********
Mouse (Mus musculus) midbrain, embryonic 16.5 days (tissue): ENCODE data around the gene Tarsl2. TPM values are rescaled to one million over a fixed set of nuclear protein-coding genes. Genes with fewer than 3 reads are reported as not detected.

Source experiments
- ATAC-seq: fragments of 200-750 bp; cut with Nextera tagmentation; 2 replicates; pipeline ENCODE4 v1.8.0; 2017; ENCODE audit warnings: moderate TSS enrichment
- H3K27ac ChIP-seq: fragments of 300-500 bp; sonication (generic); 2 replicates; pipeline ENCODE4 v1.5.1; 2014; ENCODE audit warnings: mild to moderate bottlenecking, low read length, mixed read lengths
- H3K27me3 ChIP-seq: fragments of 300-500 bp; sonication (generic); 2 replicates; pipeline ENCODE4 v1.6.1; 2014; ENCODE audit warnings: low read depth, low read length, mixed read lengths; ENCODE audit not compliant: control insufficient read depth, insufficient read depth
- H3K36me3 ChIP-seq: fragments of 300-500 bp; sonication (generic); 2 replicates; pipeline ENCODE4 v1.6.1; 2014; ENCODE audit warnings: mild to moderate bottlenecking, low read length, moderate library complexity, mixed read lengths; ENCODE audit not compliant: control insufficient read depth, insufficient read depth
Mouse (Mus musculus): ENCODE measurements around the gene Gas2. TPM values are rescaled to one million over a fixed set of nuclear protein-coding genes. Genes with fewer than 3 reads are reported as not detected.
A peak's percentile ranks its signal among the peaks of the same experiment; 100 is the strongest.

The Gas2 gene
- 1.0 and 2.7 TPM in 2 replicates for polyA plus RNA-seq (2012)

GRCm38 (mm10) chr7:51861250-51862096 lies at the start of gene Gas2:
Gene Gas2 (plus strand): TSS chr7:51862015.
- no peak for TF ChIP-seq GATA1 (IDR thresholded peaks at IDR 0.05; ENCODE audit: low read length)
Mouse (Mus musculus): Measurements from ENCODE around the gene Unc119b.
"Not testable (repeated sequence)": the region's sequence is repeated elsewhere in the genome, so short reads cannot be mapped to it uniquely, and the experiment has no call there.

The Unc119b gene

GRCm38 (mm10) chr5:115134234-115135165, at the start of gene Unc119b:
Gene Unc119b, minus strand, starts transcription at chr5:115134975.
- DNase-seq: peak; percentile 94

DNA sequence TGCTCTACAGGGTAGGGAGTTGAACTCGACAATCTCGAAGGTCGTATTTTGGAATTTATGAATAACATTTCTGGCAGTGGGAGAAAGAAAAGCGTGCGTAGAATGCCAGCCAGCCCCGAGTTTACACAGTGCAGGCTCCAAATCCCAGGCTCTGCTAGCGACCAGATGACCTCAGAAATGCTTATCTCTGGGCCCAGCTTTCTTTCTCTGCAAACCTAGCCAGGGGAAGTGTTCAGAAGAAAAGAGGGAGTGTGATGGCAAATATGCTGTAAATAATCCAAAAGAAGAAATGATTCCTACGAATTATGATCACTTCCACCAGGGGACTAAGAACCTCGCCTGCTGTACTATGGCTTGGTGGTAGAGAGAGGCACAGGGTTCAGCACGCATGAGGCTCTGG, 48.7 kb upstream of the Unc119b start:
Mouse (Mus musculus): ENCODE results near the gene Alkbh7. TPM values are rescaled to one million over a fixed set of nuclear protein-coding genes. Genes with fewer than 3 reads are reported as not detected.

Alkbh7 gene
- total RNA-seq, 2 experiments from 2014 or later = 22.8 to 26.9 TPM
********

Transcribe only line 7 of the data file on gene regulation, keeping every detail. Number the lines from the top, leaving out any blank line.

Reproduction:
Mouse (Mus musculus): ENCODE measurements around the gene Gas2. TPM values are rescaled to one million over a fixed set of nuclear protein-coding genes. Genes with fewer than 3 reads are reported as not detected.